The composition, thickness, and geophysical log signature of the Bethany Formation vary with location and depth. In general, the Bethany Formation is a sequence of clayey and silty beds with discontinuous lenses of sand (Andres, 1986; Ramsey, 2003). The most common lithologies are silty, clayey fine sand; sandy, silty clay; clayey, sandy silt; fine to medium sand; sandy, clayey silt, and medium to coarse sand with granule and pebble layers. Thin gravel layers occur most frequently in updip areas and are rarer in downdip areas. Sands are typically quartzose. Lignite, plant remains, and mica are common, grains of glauconite are rare. In the Lewes area, Ramsey (2003) describes the Bethany Formation as consisting of gray, olive gray, bluish-gray clay to clayey silt interbedded with fine to very coarse sand. Lignitic and gravelly beds are common.
The geologic history of the surficial geologic units of the Georgetown Quadrangle is primarily that of deposition of the Beaverdam Formation and its subsequent modification by erosion and deposition of younger stratigraphic units. The age of the Beaverdam Formation is uncertain due to the lack of age-definitive fossils within the unit. Stratigraphic relationships in Delaware indicate that it is no older than late Miocene and no younger than early Pleistocene.
The following table displays the correlation of hydrologic units to geologic units recognized by the Delaware Geological Survey in the Atlantic Coastal Plain.
The Pollack Farm Site, in the Cheswold sands of the lower Miocene Calvert Formation, produced a fragmentary marine mammal fauna. The Pollack location yielded at least six cetaceans (whales, porpoises), a sirenian(manatee), along with one of the earliest records of a true seal (Listed below).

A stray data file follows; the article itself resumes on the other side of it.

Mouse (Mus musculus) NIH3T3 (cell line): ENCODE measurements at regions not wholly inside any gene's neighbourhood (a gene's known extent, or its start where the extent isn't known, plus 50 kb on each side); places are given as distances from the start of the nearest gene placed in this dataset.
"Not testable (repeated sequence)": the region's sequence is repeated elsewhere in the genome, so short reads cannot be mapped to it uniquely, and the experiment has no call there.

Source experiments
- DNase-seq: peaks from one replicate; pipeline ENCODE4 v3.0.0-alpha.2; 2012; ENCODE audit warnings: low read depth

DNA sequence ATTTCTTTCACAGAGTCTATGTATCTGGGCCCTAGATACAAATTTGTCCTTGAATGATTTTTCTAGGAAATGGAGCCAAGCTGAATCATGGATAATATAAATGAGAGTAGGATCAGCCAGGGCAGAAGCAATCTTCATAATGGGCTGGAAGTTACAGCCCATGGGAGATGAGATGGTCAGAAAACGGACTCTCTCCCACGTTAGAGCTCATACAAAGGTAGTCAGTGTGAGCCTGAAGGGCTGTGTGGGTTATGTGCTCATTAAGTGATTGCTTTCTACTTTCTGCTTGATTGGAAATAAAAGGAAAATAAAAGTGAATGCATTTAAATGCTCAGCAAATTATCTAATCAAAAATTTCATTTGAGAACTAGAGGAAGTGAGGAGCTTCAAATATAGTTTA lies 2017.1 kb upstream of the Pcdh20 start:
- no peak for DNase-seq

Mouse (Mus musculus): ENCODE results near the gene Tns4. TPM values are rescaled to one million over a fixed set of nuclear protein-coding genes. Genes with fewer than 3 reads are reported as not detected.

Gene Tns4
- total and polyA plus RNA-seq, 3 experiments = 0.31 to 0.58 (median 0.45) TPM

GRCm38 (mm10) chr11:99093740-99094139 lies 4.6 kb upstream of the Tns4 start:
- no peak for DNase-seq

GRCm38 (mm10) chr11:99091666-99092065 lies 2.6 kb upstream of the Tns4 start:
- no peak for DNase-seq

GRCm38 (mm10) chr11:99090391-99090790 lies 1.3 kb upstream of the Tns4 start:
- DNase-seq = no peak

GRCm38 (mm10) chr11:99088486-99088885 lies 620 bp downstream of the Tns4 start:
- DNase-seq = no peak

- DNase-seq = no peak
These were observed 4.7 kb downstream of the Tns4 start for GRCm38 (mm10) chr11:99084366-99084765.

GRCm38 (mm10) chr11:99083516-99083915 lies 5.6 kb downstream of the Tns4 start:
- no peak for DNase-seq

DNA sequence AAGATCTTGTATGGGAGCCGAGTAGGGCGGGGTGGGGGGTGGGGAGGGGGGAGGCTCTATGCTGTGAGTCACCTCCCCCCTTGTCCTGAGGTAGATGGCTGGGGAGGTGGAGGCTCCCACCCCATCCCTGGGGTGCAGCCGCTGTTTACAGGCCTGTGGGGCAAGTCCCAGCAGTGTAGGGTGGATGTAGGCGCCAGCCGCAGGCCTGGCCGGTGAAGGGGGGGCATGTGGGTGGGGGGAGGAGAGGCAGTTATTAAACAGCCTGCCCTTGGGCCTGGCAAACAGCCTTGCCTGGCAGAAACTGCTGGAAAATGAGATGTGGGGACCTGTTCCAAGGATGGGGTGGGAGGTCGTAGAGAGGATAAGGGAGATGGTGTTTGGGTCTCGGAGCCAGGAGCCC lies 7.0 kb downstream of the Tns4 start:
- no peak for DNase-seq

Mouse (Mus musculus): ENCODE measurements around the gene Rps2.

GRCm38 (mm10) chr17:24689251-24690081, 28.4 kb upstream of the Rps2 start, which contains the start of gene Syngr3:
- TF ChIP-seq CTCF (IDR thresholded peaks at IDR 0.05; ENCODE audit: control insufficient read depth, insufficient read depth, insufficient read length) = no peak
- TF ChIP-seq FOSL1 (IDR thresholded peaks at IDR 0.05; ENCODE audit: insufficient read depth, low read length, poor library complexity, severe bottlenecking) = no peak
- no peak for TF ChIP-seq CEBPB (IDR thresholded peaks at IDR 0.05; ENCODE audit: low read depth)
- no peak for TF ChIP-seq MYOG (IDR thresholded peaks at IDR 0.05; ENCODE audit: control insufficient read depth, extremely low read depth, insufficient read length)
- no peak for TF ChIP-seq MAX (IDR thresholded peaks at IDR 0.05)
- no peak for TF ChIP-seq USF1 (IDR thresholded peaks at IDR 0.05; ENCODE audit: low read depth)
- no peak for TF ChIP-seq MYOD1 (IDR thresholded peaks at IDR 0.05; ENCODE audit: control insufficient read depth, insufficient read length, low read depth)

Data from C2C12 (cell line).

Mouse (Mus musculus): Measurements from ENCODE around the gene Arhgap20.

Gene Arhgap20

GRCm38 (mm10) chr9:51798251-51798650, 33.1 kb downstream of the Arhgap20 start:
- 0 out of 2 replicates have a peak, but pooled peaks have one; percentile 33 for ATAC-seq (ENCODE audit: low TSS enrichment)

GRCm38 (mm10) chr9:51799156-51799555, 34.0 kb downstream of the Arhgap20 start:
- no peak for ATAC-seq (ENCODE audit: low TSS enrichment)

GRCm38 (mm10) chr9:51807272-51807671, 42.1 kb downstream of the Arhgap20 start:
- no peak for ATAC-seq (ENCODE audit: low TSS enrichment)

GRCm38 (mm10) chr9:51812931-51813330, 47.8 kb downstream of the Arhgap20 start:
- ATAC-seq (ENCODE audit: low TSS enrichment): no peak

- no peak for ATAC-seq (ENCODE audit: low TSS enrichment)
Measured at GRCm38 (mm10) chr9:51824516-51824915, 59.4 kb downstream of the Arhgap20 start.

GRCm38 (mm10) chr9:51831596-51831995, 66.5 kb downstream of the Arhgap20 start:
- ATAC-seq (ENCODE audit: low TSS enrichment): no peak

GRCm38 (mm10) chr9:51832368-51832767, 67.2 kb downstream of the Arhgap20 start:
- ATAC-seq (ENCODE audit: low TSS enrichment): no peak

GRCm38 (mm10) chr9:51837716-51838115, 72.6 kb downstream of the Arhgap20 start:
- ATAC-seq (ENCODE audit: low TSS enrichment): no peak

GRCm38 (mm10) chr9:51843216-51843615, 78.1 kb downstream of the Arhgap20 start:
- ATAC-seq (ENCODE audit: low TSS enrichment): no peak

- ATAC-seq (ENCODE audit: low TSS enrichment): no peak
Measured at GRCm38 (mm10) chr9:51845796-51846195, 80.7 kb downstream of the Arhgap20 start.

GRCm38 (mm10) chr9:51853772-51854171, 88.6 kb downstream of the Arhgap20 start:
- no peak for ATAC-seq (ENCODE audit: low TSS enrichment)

Land mammal fossils were discovered in 1992 in the lower part of the Calvert formation at the Pollack Farm site. During the short time the pit was open, the collection grew to become the most diverse tertiary land mammal fauna known north of Florida on the eastern half of North America.
The lower Miocene Pollack Farm Fossil Site has yielded few avian fossils in comparison to the other classes of vertebrates and invertebrates. Only eleven fossil fragments, assignable to six taxa, were collected at the Pollack site. Of the eleven avian fossils collected, representations from three distinctive orders were recovered: Gaviiformes (divers and loons, seen below), Charadriiformes (gulls and shore birds), Pelecaniformes (cormorants and pelicans).
The Pollack Farm Site has provided the first legitimate window of Miocene reptilian life in North America east of the great plains and north of Florida. In years prior to the excavation of the Pollack site, records of particular small lizards and snakes were non-existent in locations of the mid-Atlantic and northeast, thus providing a significant value to the Miocene fossils recovered.
The Bethany Beach borehole (Qj32-27) provides a nearly continuous record of the Oligocene to Pleistocene formations of eastern Sussex County, Delaware. This 1470-ft-deep, continuously cored hole penetrated Oligocene, Miocene, and Pleistocene stratigraphic units that contain important water-bearing intervals. The resulting detailed data on lithology, ages, and environments make this site an important reference section for the subsurface geology of the region.
The microflora of the Bethany formation and the lower part of the Beaverdam Formation is characterized by a Quercus-Carya assemblage, very few non-arboreal pollen, and Pterocarya and Sciadopitys as exotic constituents. This assemblage has much in common with that of the Brandywine Formation of Maryland and the Eastover Formation of Virginia which are of late Miocene or early Pliocene age. The environment of deposition of the Bethany was probably deltaic, and that of the lower Beaverdam fluviatile.